A woman spills the story of her life to a bar full of strangers, in the acerbic first novel from Laura Adamczyk.
Anything can become the story of your life if you let it, and I suppose this became mine.
In Island City, a wry, wistful woman, estranged from her family, sells her belongings and moves back to her hometown in the Midwest. To her, it’s the “perfect place to give up.” She wants to get rid of everything—her stuff, her ambitions. Before making a “messy exit,” she holes up in a dark bar and tells her stories to an audience of indifferent strangers. There’s the time the river dried up and you could walk across its bed; the day her sister got clobbered at the nursing home; when her dad got cancer, then Alzheimer’s, then cancer again. Now she’s forgetting things the way he did, words slipping away. That third drink isn’t helping.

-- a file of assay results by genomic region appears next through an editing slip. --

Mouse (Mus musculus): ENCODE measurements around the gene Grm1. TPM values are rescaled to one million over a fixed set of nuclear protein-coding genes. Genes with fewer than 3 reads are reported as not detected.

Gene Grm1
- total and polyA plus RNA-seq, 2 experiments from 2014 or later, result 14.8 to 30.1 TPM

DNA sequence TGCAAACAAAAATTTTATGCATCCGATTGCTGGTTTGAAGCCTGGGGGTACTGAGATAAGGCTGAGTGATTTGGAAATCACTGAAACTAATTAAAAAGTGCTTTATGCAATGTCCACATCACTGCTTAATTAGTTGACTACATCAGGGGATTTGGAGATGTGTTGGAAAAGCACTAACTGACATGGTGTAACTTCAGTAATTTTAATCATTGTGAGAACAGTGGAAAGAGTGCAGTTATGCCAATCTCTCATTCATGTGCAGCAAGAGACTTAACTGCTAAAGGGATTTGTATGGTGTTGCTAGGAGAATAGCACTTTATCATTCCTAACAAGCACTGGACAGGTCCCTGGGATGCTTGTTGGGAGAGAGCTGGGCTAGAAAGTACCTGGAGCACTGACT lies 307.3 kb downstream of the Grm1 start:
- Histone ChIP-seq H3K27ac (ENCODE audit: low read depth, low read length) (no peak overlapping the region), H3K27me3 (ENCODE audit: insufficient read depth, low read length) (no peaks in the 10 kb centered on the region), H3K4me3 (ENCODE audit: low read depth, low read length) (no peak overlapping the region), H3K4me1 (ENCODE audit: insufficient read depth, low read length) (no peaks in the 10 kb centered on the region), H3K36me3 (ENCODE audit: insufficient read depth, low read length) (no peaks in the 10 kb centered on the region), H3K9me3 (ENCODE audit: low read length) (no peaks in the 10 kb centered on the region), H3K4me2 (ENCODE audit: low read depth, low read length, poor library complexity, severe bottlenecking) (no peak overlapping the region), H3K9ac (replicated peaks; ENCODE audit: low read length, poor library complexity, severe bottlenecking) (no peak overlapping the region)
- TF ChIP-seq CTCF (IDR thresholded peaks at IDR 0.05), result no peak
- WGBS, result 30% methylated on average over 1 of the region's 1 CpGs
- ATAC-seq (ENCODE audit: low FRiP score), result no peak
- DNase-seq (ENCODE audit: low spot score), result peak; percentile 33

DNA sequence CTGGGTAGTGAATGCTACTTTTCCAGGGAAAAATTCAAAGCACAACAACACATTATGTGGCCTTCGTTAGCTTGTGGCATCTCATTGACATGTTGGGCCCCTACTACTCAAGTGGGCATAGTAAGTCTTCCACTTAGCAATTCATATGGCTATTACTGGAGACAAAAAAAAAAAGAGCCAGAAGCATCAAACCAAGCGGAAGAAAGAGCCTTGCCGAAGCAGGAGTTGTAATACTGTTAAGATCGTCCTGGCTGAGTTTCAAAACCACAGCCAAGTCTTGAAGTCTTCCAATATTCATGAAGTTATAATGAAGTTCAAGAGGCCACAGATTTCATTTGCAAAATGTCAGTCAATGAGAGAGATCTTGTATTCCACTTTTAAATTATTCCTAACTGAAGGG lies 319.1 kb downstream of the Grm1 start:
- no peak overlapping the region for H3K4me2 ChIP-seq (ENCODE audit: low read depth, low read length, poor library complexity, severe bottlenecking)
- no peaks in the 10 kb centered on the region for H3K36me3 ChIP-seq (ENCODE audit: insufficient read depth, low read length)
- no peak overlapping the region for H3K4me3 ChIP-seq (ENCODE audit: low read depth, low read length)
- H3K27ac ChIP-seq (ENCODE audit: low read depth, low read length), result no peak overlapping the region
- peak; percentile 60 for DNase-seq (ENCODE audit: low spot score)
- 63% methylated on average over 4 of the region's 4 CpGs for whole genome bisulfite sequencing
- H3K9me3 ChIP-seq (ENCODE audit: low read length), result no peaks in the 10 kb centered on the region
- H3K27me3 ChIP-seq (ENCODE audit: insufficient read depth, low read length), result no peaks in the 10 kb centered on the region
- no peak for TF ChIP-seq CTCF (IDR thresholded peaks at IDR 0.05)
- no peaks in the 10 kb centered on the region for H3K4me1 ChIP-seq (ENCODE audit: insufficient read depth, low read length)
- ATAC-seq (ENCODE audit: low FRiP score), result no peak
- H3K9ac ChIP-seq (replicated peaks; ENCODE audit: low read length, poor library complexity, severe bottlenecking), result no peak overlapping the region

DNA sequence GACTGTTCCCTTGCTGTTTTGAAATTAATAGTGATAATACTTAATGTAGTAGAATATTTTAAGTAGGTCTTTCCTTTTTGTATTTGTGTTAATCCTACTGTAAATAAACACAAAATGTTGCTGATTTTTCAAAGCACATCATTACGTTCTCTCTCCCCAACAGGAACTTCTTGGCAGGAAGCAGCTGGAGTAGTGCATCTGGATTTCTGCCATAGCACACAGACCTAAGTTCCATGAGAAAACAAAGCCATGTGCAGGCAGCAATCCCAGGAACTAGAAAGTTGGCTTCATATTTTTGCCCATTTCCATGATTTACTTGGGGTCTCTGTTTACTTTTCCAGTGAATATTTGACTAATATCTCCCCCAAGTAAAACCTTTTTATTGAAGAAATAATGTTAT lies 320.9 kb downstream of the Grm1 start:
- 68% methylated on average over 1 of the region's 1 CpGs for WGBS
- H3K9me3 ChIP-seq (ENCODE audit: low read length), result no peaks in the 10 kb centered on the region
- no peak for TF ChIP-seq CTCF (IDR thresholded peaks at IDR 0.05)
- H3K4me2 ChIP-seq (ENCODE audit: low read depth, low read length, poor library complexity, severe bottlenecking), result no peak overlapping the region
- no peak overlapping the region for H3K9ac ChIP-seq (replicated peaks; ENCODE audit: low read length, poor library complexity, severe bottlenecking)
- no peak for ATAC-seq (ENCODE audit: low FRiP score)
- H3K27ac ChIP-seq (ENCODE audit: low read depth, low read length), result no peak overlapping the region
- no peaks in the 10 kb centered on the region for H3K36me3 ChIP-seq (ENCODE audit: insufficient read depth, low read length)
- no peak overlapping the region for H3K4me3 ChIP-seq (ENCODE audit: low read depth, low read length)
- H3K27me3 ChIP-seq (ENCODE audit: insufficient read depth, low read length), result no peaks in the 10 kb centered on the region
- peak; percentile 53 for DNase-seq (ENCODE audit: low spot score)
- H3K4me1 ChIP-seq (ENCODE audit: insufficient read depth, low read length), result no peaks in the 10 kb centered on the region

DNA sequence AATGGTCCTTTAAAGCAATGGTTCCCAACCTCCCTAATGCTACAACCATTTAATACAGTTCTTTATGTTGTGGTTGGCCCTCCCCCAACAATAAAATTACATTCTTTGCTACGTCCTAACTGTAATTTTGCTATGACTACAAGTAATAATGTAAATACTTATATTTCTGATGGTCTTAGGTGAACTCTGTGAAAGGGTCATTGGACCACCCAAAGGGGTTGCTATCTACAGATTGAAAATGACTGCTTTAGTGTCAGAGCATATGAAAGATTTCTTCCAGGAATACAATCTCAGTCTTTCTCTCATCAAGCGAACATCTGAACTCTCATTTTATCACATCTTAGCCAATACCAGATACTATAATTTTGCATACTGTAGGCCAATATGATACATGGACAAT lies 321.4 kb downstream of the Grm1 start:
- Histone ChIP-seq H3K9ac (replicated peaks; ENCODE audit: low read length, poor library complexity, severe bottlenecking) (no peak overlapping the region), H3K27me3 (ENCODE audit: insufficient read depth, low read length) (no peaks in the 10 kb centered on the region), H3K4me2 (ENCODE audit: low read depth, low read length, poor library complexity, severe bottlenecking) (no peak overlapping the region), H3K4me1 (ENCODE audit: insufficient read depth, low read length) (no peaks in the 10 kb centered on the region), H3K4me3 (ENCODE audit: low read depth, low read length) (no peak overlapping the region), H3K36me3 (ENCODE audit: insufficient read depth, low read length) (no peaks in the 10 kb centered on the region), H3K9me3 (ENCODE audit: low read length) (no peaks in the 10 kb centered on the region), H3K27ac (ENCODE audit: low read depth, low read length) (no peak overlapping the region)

Laura Adamczyk, whose writing is “super weird” and “super unsettling” (Eugenia Williamson, The Boston Globe), creates a full portrait of a person, even as the image blurs and fades. Delivered as a booze-soaked monologue, Island City is a funny, devastating first novel, one that bristles and burns with true feeling.